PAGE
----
Whether an Open Meetings Act confers substantive rights for Due Process Clause purposes seems to be a question of first impression among the federal courts of appeals, but, at least in the case of the Illinois act, it is not a difficult question. There is nothing in the language of the Open Meetings Act that indicates any such substantive limitations on the termination of Illinois' public employees. Kyle has neither cited case law nor presented legal analysis suggesting otherwise. Lacking a tenure right in his former position, Kyle had no property interest entitling him to due process under the Fifth and Fourteenth Amendments. See Jungels v. Pierce, 825 F.2d 1127, 1130 (7th Cir.1987).

It is so firmly established that procedural requirements alone cannot be the basis for a property right that we consider another possible interpretation of Kyle's position. Charitably construed, Kyle's real argument seems to be that because of procedural lapses attending his termination, under Illinois law he was really not terminated. Therefore, he has become a tenured teacher, and it was the defendants' failure to offer him a contract for another year that deprived him of a constitutionally-protected property right: "Since Plaintiff's position was renewed by operation of law for the 1996 school year, he is fully tenured." Am. Compl. p 8. In fact, Kyle's pendent state law claim for wrongful termination seeks, among other things, a declaratory judgment that his termination was null and void. Am. Compl. p 16. If granted, such a judgment might conceivably result in Kyle's becoming tenured. Kyle appears to have satisfied all of the conditions for tenured status except the "requirement" that he not receive a timely notice of dismissal before the end of his probationary period. See 105 Ill. Comp. Stat. 5/24-11 (West 1993).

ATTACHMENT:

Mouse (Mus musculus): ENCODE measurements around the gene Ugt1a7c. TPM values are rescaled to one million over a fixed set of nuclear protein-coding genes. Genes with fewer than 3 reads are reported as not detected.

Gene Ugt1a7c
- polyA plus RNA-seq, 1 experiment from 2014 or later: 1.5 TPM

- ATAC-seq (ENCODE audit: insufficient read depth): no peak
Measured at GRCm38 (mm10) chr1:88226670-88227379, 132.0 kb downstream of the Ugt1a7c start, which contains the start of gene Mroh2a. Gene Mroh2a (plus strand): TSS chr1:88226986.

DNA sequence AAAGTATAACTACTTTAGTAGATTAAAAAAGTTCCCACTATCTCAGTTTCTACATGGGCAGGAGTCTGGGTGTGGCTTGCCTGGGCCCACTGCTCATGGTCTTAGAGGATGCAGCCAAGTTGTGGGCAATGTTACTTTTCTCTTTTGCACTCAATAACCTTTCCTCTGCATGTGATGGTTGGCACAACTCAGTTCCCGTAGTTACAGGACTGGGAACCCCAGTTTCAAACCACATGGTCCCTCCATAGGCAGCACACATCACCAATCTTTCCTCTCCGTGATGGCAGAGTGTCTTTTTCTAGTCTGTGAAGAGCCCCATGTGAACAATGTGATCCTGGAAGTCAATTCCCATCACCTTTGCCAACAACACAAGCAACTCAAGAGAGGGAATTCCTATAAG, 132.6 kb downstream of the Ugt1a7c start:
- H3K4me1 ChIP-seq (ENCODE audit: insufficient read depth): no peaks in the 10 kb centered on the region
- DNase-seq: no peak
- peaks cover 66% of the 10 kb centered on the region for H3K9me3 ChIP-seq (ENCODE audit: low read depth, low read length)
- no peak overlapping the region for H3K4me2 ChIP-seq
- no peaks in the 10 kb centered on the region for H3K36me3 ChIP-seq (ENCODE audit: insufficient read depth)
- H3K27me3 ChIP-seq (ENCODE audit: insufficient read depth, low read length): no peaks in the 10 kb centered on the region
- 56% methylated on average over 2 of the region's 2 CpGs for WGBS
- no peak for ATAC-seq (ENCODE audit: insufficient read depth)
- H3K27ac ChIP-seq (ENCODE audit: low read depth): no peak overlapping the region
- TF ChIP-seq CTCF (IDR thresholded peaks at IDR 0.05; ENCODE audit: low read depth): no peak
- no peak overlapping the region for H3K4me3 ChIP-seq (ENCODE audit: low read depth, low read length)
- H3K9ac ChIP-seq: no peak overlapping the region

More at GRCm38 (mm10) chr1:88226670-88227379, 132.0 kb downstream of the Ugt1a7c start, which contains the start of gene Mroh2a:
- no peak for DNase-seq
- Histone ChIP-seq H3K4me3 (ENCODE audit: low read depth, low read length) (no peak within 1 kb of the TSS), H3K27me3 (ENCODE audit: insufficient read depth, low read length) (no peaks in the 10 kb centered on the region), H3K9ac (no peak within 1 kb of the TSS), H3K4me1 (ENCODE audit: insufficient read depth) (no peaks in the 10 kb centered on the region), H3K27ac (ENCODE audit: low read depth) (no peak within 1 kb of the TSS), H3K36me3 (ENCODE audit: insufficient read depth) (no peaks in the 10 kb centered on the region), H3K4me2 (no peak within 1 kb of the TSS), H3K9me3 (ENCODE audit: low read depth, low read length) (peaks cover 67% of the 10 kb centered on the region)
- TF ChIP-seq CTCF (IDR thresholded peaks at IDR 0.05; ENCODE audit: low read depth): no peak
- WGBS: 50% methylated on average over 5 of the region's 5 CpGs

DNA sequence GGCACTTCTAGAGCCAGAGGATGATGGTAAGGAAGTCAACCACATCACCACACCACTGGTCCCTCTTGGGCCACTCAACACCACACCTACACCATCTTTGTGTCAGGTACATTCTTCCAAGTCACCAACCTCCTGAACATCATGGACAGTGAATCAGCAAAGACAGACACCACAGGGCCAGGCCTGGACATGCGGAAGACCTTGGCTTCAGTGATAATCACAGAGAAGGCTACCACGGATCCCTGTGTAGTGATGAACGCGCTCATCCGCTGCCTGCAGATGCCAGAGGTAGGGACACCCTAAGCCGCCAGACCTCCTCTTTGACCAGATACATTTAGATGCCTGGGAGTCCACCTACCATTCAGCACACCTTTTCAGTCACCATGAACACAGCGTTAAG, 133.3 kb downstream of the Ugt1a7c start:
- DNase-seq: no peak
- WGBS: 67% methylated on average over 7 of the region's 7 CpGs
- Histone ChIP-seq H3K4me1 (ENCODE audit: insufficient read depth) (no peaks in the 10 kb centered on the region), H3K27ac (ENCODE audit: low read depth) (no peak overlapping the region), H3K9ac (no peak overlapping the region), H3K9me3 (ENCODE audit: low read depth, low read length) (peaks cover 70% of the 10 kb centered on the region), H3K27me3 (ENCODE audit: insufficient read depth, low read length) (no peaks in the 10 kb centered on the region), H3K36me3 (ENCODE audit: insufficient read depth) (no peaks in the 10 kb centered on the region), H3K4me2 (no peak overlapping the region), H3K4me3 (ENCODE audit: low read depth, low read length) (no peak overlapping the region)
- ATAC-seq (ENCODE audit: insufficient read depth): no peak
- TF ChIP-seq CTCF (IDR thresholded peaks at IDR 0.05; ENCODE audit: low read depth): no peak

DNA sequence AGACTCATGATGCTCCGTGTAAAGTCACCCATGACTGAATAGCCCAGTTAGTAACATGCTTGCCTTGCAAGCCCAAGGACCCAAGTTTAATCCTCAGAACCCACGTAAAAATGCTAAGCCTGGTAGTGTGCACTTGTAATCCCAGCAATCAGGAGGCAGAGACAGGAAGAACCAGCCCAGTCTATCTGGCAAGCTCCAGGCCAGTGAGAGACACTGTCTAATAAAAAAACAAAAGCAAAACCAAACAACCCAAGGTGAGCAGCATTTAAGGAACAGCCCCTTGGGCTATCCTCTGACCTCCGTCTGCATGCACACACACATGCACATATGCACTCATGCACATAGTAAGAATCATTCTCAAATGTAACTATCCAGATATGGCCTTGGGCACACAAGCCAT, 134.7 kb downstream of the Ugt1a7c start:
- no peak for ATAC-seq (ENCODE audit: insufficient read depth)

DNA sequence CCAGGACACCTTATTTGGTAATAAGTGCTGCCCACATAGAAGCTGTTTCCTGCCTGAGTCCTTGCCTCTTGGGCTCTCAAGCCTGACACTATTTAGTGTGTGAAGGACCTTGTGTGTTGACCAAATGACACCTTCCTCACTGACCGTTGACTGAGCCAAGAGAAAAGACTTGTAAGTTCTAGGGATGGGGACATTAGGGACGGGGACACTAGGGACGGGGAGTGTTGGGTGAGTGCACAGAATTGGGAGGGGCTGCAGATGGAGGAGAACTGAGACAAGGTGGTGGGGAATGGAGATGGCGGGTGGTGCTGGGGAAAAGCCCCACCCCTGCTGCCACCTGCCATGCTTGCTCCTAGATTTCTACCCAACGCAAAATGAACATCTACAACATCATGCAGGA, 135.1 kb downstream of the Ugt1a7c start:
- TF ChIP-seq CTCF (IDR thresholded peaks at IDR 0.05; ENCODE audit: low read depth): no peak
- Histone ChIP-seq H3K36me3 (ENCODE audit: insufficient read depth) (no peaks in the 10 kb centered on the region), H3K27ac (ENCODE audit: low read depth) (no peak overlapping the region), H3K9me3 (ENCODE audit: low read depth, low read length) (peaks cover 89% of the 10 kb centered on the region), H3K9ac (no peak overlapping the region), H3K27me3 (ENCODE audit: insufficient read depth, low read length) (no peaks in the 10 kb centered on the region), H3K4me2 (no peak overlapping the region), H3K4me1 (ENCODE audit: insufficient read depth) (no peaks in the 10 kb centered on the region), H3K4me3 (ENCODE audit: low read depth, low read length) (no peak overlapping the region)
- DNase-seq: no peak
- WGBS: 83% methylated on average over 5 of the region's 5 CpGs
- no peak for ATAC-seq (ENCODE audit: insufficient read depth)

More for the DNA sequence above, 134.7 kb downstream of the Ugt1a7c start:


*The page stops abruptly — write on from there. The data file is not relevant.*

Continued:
As a claim under § 1983, however, this argument does not survive close scrutiny. It amounts to a complaint that the defendants have prevented Kyle from acquiring a property right. This is perhaps a deprivation of sorts in ordinary language, but it is not a cause of action under § 1983, for good reason. It would tend to erode the distinction between deprivations of substantive rights guaranteed by the Constitution and deprivations of procedural interests under state law, a distinction at the heart of Due Process Clause jurisprudence. See, e.g., Loudermill, 470 U.S. at 541, 105 S.Ct. at 1492-93; Shvartsman v. Apfel, 138 F.3d 1196, 1199-1200 (7th Cir.1998); Kim Constr. Co. v. Board of Trustees, 14 F.3d 1243, 1246 (7th Cir.1994). A procedurally-flawed firing of a probationary employee may have the effect of depriving the...